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Trends Ecol Evol. 1989 Jan;4(1):24-6. doi: 10.1016/0169-5347(89)90013-X.

The paradox of seed size and adaptation.

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1
Biology Dept, Open University, Milton Keynes MK7 6AA, UK.

Abstract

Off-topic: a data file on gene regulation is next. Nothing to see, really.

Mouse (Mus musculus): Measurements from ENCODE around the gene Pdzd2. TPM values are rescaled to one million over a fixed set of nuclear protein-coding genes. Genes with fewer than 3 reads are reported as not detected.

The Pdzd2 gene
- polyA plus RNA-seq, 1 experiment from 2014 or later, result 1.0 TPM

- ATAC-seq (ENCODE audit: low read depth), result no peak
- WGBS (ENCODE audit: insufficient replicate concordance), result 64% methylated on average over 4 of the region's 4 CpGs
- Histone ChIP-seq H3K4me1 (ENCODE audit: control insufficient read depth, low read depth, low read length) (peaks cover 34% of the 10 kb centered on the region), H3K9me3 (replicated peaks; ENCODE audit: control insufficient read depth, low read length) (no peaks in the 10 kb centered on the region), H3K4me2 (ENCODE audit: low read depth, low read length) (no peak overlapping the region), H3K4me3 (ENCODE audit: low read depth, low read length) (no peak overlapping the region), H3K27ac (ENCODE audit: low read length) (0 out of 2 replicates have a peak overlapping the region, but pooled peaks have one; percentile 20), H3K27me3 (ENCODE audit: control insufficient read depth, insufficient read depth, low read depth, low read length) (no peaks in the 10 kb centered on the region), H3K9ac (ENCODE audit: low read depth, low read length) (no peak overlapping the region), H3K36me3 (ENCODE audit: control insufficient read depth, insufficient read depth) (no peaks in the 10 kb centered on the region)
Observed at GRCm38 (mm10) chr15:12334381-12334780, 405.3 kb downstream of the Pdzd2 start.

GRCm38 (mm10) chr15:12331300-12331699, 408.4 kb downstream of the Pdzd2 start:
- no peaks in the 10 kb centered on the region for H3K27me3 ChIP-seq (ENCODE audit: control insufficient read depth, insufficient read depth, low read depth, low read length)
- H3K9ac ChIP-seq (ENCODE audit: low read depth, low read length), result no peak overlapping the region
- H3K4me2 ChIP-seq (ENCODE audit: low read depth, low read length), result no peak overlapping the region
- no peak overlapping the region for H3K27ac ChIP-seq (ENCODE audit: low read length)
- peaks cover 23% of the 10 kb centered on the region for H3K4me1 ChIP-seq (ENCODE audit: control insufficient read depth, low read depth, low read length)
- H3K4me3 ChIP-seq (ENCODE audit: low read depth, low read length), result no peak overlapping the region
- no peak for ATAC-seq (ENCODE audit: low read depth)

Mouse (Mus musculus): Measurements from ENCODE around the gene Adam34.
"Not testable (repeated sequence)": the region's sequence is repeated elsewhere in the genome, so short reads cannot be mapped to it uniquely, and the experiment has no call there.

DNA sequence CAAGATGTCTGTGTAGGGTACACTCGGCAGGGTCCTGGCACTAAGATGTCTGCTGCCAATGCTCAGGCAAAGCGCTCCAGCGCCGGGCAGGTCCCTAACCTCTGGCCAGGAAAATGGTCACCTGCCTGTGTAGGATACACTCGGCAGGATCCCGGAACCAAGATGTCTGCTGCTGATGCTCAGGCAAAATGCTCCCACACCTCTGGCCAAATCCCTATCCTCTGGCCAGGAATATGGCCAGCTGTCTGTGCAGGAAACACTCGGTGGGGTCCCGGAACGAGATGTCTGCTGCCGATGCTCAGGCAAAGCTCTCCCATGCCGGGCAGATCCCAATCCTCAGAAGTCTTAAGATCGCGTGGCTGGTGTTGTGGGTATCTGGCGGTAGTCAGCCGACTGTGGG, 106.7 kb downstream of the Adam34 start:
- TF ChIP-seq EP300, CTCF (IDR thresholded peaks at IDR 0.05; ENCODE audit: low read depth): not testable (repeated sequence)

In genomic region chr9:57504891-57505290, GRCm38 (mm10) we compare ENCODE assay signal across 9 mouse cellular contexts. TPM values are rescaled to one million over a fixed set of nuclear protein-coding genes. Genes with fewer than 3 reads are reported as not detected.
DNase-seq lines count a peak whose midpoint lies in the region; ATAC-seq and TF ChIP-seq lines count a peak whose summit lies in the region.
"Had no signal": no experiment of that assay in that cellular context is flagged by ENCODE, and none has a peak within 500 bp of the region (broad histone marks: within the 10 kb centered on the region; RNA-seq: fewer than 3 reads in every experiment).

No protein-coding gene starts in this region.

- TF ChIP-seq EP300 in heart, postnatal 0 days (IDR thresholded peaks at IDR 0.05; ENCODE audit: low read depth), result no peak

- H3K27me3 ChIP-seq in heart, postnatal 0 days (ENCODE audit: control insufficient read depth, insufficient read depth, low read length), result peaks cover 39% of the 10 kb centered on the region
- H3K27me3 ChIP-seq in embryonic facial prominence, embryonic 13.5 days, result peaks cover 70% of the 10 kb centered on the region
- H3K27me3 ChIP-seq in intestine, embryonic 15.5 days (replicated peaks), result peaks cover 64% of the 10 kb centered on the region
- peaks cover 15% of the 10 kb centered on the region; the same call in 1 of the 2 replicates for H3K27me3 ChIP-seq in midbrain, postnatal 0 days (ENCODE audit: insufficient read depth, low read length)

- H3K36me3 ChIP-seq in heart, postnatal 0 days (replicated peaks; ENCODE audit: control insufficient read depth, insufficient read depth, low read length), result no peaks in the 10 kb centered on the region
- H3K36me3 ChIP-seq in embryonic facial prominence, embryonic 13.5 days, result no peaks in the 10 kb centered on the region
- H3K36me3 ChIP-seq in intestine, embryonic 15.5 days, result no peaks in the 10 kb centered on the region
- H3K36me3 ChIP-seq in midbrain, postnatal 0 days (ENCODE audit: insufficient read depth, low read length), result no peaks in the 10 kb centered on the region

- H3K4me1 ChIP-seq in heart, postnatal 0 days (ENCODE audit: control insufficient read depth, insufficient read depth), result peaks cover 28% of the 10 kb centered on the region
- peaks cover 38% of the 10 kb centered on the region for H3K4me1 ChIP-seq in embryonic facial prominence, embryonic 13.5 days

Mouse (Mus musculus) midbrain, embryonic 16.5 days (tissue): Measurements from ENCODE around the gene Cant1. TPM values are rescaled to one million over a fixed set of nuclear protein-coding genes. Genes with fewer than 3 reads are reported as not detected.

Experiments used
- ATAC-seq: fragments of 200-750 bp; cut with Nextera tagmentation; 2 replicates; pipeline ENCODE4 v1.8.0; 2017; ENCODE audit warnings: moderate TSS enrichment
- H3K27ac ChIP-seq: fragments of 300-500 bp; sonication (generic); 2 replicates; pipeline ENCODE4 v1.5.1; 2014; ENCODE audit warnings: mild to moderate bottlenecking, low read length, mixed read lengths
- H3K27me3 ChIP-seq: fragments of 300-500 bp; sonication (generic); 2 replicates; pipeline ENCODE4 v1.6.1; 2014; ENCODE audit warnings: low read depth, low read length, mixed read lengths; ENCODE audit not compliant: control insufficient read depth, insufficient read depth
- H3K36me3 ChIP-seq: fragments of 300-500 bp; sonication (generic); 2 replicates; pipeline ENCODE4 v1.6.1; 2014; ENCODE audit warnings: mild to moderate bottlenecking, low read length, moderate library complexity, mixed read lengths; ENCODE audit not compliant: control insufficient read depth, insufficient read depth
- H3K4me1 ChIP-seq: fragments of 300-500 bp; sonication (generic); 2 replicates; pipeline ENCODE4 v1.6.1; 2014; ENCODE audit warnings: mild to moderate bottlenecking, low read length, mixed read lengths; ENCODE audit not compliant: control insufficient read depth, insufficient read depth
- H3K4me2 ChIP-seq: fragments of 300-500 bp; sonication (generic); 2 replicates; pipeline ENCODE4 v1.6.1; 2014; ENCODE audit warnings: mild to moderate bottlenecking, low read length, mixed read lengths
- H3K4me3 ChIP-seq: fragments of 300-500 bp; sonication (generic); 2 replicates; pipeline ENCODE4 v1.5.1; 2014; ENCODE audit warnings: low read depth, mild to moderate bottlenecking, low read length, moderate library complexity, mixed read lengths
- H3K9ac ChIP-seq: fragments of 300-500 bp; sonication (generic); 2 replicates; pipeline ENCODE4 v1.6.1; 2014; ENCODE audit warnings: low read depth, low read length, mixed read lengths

Correlations between habitat and seed size suggest that this character is adaptive. Mean seed size is a relatively invariant species characteristic and seed size has marked effects upon fitness. These observations have previously led to the conclusion that seed size is under stabilizing selection. This conclusion, originally based mainly on evidence from crop plants grown in controlled environments, is questioned here on the grounds that recent studies of wild plants show marked phenotypic plasticity and low heritability of seed size. If seed size is not readily altered by natural selection in the wild, then its effects on fitness are evidence that this character is a constraint on habitat distribution. Constancy of mean seed size may be due to developmental canalization to a size set by previous selection, rather than a continuing process of stabilizing selection.

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